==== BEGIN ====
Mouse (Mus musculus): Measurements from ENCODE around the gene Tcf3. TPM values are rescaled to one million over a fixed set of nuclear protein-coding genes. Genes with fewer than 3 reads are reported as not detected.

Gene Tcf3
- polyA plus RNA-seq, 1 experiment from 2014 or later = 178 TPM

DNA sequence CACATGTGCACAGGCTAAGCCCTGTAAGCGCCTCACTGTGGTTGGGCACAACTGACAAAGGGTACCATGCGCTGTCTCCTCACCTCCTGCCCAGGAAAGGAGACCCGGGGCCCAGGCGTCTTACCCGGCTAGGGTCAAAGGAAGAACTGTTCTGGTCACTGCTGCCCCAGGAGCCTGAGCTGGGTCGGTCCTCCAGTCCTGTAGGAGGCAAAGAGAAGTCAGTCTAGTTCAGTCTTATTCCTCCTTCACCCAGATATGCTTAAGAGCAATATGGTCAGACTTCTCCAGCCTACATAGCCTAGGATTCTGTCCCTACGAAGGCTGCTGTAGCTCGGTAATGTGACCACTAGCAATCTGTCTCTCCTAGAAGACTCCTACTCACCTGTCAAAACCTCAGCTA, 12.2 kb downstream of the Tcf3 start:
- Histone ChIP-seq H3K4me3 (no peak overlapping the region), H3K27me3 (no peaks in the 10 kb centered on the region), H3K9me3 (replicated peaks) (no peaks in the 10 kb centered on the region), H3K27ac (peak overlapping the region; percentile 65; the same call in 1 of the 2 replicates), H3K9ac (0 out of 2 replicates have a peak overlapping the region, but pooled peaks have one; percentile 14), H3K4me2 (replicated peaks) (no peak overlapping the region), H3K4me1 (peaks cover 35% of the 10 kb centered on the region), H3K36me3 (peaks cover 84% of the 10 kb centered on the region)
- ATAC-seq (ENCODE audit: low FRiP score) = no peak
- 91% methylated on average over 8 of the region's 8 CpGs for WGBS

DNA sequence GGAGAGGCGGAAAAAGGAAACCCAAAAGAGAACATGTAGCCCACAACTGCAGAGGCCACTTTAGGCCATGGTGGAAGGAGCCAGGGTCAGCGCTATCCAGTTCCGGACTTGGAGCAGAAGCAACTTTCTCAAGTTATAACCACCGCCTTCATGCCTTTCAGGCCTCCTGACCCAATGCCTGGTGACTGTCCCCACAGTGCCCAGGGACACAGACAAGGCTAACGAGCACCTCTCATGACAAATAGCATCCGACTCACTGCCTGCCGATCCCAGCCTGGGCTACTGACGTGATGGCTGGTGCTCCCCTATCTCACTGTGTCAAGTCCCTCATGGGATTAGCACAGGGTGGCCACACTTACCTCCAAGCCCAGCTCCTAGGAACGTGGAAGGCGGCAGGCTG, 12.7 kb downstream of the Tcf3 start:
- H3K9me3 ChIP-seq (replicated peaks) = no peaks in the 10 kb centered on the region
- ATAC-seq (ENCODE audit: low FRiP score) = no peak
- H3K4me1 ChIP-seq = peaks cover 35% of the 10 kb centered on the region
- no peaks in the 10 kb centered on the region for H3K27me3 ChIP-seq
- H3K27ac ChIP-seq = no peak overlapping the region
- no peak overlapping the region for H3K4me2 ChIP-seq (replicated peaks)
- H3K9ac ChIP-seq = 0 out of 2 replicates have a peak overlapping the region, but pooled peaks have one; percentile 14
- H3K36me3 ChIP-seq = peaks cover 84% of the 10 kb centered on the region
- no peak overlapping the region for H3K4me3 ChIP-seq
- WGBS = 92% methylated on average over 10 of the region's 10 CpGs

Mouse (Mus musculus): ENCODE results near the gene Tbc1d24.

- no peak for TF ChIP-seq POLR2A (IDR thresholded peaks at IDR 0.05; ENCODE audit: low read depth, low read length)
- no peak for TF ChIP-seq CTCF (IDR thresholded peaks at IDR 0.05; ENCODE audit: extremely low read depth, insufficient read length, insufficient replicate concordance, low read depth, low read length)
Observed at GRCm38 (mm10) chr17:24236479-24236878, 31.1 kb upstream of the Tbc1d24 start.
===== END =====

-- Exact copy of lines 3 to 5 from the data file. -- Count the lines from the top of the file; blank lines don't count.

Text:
- polyA plus RNA-seq, 1 experiment from 2014 or later = 178 TPM

DNA sequence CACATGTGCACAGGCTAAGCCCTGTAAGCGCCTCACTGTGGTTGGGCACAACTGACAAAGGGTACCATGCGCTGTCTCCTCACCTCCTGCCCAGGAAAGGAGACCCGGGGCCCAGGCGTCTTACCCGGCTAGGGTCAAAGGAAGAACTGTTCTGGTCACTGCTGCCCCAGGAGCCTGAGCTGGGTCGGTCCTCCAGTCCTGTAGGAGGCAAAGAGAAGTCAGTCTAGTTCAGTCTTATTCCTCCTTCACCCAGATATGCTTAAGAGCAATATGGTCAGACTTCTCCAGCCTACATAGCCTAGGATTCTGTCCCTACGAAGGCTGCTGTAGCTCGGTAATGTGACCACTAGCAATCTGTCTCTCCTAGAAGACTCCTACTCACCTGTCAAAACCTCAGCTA, 12.2 kb downstream of the Tcf3 start:
- Histone ChIP-seq H3K4me3 (no peak overlapping the region), H3K27me3 (no peaks in the 10 kb centered on the region), H3K9me3 (replicated peaks) (no peaks in the 10 kb centered on the region), H3K27ac (peak overlapping the region; percentile 65; the same call in 1 of the 2 replicates), H3K9ac (0 out of 2 replicates have a peak overlapping the region, but pooled peaks have one; percentile 14), H3K4me2 (replicated peaks) (no peak overlapping the region), H3K4me1 (peaks cover 35% of the 10 kb centered on the region), H3K36me3 (peaks cover 84% of the 10 kb centered on the region)